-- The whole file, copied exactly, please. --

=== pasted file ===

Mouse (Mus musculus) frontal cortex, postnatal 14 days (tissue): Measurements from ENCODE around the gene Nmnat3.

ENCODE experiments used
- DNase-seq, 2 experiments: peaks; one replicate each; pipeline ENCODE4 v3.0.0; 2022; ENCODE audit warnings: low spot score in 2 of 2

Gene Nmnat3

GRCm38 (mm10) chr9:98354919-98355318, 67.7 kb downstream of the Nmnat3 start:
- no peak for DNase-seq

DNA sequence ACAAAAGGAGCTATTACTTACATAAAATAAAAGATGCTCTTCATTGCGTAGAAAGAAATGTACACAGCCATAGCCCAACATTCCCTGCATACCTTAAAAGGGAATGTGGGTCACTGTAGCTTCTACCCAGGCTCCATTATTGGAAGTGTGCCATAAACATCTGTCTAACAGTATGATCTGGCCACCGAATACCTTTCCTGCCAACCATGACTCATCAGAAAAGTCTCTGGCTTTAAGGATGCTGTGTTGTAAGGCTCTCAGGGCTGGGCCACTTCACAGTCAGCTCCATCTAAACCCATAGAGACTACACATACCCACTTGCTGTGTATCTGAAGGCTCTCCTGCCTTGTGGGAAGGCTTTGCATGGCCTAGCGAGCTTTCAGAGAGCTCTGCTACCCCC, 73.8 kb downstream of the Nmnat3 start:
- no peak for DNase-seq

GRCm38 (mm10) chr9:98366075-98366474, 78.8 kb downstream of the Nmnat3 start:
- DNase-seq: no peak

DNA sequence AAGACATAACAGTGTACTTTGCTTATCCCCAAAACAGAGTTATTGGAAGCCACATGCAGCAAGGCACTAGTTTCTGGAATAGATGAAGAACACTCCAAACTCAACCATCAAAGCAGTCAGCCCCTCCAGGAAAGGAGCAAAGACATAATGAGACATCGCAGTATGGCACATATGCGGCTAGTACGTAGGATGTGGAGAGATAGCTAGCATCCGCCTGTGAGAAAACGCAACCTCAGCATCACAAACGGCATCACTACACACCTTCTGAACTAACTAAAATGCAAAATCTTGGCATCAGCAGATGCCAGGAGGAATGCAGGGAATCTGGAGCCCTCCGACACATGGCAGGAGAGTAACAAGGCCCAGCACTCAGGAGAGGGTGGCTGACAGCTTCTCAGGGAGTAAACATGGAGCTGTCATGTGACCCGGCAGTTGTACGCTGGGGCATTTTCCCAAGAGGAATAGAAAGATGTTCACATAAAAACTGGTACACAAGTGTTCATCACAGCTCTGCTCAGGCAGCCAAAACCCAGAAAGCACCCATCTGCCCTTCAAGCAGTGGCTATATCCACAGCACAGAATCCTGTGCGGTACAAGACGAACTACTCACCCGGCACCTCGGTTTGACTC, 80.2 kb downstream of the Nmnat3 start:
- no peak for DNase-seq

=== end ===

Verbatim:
Mouse (Mus musculus) frontal cortex, postnatal 14 days (tissue): Measurements from ENCODE around the gene Nmnat3.

ENCODE experiments used
- DNase-seq, 2 experiments: peaks; one replicate each; pipeline ENCODE4 v3.0.0; 2022; ENCODE audit warnings: low spot score in 2 of 2

Gene Nmnat3

GRCm38 (mm10) chr9:98354919-98355318, 67.7 kb downstream of the Nmnat3 start:
- no peak for DNase-seq

DNA sequence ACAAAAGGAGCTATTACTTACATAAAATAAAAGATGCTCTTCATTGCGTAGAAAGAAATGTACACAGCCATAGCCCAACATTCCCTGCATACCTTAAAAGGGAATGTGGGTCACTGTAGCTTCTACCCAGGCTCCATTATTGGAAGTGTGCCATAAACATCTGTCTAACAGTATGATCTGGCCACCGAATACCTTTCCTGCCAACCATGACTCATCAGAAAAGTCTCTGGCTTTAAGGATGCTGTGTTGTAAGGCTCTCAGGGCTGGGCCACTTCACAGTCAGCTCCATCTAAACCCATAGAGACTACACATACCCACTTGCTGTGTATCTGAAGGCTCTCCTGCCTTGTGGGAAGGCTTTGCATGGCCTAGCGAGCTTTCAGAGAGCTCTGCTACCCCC, 73.8 kb downstream of the Nmnat3 start:
- no peak for DNase-seq

GRCm38 (mm10) chr9:98366075-98366474, 78.8 kb downstream of the Nmnat3 start:
- DNase-seq: no peak

DNA sequence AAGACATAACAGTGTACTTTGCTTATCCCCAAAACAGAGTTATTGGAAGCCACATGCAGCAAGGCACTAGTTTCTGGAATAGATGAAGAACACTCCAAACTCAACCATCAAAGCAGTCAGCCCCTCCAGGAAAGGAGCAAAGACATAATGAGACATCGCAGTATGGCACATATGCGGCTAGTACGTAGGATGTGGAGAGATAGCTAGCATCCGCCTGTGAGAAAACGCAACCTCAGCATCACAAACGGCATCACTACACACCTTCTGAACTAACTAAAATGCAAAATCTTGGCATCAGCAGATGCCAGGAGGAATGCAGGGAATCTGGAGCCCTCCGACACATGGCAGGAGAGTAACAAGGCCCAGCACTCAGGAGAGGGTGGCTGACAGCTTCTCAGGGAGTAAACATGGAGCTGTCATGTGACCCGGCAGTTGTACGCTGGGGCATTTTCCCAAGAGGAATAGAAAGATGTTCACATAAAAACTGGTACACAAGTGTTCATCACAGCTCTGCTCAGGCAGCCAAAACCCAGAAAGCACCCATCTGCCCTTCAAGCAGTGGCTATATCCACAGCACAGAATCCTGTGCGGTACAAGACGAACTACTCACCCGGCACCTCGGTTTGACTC, 80.2 kb downstream of the Nmnat3 start:
- no peak for DNase-seq